A brutal serial killer stalks the Seattle nights. Regina Greenleaf was one of the victims. Her beautiful twin sister, Renata, is deeply traumatized.
Renata barely knows she’s alive. She talks only rarely, and then always in twin-speak, the special language she and Regina made up long before they’d learned to speak English.
When there had been two of them, they used to swap names. At school, they’d swapped the ribbons in their hair that were the only way of telling them apart. They were so close to each other, they might as well have been one person.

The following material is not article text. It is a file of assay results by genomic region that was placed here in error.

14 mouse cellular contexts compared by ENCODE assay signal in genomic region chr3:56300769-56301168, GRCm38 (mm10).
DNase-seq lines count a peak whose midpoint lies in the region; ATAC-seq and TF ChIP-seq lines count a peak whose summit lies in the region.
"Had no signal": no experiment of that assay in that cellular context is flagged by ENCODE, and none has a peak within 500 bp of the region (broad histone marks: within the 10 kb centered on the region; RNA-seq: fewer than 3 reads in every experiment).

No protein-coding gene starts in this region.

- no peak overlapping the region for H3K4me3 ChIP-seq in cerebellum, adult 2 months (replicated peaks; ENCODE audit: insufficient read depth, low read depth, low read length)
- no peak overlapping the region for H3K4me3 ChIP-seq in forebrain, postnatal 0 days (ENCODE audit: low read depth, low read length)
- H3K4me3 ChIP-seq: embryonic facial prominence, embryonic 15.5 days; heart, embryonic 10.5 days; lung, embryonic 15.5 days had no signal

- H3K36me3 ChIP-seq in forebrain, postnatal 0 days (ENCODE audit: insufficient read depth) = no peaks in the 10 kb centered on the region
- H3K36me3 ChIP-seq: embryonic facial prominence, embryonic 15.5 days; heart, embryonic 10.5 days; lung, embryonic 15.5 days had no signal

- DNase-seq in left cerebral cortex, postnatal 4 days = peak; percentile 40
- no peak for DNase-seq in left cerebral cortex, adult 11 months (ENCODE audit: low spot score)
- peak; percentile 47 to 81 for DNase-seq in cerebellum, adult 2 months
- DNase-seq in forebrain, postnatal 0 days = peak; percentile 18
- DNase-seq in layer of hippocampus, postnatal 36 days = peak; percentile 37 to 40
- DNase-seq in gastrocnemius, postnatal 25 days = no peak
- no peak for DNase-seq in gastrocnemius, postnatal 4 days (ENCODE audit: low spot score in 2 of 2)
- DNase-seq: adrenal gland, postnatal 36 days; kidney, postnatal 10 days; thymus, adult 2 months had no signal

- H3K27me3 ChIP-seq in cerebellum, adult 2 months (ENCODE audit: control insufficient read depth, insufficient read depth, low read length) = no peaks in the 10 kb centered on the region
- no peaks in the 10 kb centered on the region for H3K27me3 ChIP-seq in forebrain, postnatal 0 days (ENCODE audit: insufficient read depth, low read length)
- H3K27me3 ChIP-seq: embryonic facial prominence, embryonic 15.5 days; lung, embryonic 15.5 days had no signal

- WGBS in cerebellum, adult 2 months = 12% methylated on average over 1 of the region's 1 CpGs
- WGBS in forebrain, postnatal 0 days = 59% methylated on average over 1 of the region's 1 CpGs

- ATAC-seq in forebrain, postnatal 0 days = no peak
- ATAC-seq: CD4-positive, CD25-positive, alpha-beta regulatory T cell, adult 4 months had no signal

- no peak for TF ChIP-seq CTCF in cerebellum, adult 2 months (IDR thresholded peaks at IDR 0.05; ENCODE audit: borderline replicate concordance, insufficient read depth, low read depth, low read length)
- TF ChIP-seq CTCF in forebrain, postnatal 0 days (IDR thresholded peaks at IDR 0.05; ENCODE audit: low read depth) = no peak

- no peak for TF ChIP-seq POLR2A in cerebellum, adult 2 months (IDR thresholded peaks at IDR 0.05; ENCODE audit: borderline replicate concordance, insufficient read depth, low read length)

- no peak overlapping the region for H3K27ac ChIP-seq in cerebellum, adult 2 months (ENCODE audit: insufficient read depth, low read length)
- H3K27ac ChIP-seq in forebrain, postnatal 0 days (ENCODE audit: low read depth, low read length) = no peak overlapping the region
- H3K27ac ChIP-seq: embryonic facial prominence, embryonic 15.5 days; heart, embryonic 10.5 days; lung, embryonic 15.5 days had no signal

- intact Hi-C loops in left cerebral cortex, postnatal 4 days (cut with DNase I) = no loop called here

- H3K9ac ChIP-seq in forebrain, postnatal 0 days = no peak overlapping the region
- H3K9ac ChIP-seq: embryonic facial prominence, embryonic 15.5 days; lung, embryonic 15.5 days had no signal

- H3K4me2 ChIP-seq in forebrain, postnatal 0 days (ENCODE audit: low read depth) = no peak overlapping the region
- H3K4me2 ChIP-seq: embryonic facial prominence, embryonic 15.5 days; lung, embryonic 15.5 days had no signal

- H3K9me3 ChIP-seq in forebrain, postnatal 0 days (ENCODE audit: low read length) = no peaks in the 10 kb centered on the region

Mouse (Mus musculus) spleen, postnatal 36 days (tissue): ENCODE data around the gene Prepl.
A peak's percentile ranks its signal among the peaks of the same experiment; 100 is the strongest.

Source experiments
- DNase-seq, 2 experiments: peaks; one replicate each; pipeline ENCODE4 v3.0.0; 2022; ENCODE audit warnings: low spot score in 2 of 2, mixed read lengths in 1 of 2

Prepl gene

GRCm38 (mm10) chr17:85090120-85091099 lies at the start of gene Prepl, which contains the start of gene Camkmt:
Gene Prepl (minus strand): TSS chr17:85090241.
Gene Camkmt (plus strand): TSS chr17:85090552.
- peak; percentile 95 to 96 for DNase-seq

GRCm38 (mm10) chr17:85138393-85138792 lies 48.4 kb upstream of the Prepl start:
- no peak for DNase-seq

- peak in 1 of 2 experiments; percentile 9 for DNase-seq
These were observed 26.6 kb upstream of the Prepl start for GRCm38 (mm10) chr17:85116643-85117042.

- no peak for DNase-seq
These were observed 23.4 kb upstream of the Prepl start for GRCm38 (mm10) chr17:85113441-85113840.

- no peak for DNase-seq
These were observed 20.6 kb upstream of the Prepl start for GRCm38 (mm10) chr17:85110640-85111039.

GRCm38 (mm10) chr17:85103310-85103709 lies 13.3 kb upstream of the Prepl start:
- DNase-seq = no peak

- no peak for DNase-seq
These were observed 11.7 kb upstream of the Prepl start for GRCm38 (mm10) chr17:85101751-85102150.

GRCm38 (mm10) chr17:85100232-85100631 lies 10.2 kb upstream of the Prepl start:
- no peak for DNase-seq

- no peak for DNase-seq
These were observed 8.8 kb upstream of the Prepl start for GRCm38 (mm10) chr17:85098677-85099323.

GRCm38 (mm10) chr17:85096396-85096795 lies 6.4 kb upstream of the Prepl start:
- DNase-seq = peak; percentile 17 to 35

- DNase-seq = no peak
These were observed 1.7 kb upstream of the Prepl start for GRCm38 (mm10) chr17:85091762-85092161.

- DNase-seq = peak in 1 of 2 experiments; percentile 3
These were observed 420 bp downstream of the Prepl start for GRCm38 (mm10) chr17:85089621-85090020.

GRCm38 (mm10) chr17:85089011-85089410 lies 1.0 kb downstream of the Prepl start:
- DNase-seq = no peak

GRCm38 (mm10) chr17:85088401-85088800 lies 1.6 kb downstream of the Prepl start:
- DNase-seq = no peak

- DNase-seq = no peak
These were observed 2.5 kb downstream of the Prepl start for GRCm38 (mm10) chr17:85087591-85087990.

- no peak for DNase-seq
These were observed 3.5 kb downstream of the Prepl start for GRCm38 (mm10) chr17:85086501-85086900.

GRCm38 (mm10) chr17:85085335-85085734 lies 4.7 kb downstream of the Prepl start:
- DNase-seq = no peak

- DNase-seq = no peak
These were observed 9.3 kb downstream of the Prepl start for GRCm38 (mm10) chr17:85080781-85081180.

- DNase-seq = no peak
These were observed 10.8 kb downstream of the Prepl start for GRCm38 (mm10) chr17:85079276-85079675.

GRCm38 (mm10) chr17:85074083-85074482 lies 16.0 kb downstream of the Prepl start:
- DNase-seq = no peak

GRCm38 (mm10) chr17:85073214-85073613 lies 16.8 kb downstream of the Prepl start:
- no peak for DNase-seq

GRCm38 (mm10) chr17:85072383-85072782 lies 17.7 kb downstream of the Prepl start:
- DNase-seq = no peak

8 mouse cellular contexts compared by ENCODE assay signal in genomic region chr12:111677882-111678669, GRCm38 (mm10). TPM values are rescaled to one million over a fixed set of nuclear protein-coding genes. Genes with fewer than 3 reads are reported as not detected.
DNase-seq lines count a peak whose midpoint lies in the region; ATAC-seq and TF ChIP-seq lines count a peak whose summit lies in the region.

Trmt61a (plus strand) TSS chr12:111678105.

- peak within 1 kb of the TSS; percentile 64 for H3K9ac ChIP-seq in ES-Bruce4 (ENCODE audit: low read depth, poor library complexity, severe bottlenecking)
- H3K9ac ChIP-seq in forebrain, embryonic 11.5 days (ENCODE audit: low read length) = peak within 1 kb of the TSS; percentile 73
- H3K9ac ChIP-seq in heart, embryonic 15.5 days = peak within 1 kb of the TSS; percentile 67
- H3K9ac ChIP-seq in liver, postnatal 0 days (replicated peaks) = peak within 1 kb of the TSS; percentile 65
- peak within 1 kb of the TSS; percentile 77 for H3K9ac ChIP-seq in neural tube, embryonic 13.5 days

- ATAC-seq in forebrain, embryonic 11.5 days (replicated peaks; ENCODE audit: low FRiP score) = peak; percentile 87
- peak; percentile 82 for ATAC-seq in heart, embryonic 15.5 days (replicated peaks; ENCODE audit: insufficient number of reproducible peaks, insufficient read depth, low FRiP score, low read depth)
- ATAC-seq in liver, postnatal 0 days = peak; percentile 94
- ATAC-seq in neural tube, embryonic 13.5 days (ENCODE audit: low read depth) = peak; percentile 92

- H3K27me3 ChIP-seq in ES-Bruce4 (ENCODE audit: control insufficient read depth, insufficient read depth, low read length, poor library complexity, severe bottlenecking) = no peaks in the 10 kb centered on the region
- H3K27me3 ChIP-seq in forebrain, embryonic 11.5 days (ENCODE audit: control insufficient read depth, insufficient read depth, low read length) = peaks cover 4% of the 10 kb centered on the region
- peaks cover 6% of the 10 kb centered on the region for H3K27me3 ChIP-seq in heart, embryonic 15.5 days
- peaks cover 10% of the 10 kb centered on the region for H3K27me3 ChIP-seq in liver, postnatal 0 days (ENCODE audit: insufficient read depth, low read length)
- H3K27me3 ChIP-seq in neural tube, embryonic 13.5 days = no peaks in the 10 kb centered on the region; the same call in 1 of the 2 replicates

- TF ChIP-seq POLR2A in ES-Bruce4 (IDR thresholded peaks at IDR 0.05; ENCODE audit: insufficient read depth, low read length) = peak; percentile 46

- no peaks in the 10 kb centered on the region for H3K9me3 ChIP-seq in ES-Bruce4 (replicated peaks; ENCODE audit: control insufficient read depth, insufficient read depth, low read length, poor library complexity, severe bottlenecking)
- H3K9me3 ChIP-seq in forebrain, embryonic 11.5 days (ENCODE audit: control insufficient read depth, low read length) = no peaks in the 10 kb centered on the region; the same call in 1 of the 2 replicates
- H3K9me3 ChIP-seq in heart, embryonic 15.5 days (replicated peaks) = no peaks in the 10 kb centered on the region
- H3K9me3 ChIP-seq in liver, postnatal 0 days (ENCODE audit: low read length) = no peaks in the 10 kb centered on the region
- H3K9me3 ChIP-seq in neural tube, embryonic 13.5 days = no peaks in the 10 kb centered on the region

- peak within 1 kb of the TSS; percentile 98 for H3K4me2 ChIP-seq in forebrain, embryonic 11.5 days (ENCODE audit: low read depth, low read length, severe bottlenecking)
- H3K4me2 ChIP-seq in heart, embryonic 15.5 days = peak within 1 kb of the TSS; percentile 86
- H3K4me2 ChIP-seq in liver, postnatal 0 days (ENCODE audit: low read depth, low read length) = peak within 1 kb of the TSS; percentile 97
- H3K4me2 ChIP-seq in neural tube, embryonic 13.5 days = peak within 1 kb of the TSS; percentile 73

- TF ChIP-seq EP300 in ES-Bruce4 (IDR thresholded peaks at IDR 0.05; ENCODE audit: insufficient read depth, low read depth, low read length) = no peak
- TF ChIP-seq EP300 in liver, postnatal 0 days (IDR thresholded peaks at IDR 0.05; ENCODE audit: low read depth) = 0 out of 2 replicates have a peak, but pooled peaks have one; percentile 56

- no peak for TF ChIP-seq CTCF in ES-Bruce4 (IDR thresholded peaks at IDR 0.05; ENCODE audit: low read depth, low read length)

Mark, a college lecturer in English, is Renata's friend and her post-trauma protector. He’s the only person Renata recognizes and will talk to. She agrees to attend his classes, and with the help of Mark’s room-mates Renata seems to be coming to terms with her loss.
But the number of murders in Seattle rises, and Mark has some dreadful suspicions. If he says anything, it’s guaranteed to send Renata back to the hospital. But if he doesn’t, there may be blood on his conscience…
In Regina's Song, David and Leigh Eddings have written a tense, chilling story of a nightmare coming true.